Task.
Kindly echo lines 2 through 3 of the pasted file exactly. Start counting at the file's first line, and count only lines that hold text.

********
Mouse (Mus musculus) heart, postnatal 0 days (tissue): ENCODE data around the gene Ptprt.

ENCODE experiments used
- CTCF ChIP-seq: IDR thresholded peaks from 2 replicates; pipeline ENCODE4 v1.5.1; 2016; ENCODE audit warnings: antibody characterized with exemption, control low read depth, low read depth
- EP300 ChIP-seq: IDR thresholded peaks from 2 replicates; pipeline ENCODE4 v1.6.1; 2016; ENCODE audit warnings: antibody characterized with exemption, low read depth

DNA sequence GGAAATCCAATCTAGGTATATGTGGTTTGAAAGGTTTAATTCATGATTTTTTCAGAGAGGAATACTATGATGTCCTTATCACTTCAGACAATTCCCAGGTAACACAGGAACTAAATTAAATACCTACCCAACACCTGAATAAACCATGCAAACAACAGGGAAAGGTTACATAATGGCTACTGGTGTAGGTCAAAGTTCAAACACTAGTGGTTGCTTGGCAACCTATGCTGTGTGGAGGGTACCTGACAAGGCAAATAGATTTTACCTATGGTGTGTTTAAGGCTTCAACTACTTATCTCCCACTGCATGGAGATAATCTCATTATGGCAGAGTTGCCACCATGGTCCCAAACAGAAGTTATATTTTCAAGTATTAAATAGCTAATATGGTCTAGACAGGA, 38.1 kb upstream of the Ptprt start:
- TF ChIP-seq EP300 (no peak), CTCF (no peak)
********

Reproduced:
ENCODE experiments used
- CTCF ChIP-seq: IDR thresholded peaks from 2 replicates; pipeline ENCODE4 v1.5.1; 2016; ENCODE audit warnings: antibody characterized with exemption, control low read depth, low read depth